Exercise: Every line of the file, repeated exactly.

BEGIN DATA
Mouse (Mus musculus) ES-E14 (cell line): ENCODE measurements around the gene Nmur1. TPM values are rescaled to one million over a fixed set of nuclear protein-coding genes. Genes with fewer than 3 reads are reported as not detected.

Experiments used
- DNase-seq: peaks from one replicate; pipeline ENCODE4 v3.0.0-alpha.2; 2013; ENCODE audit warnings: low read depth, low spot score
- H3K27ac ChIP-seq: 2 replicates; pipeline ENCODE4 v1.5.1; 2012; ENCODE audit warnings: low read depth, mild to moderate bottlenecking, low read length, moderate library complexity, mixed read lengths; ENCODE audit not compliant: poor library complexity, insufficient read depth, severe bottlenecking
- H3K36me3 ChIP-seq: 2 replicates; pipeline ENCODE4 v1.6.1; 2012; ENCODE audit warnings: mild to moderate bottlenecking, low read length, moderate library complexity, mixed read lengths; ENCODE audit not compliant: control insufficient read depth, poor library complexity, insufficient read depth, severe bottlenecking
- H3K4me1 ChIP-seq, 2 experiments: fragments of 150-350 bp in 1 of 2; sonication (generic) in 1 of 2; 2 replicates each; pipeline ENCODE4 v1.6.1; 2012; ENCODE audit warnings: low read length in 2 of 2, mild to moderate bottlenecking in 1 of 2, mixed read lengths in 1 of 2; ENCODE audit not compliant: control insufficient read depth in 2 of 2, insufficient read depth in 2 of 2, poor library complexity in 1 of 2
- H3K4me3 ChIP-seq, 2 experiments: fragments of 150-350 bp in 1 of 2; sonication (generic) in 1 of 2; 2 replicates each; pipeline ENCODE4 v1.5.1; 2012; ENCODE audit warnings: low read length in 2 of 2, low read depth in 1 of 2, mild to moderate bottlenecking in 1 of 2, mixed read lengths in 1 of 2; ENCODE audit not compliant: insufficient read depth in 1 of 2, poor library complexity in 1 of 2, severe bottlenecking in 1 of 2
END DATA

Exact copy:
Mouse (Mus musculus) ES-E14 (cell line): ENCODE measurements around the gene Nmur1. TPM values are rescaled to one million over a fixed set of nuclear protein-coding genes. Genes with fewer than 3 reads are reported as not detected.

Experiments used
- DNase-seq: peaks from one replicate; pipeline ENCODE4 v3.0.0-alpha.2; 2013; ENCODE audit warnings: low read depth, low spot score
- H3K27ac ChIP-seq: 2 replicates; pipeline ENCODE4 v1.5.1; 2012; ENCODE audit warnings: low read depth, mild to moderate bottlenecking, low read length, moderate library complexity, mixed read lengths; ENCODE audit not compliant: poor library complexity, insufficient read depth, severe bottlenecking
- H3K36me3 ChIP-seq: 2 replicates; pipeline ENCODE4 v1.6.1; 2012; ENCODE audit warnings: mild to moderate bottlenecking, low read length, moderate library complexity, mixed read lengths; ENCODE audit not compliant: control insufficient read depth, poor library complexity, insufficient read depth, severe bottlenecking
- H3K4me1 ChIP-seq, 2 experiments: fragments of 150-350 bp in 1 of 2; sonication (generic) in 1 of 2; 2 replicates each; pipeline ENCODE4 v1.6.1; 2012; ENCODE audit warnings: low read length in 2 of 2, mild to moderate bottlenecking in 1 of 2, mixed read lengths in 1 of 2; ENCODE audit not compliant: control insufficient read depth in 2 of 2, insufficient read depth in 2 of 2, poor library complexity in 1 of 2
- H3K4me3 ChIP-seq, 2 experiments: fragments of 150-350 bp in 1 of 2; sonication (generic) in 1 of 2; 2 replicates each; pipeline ENCODE4 v1.5.1; 2012; ENCODE audit warnings: low read length in 2 of 2, low read depth in 1 of 2, mild to moderate bottlenecking in 1 of 2, mixed read lengths in 1 of 2; ENCODE audit not compliant: insufficient read depth in 1 of 2, poor library complexity in 1 of 2, severe bottlenecking in 1 of 2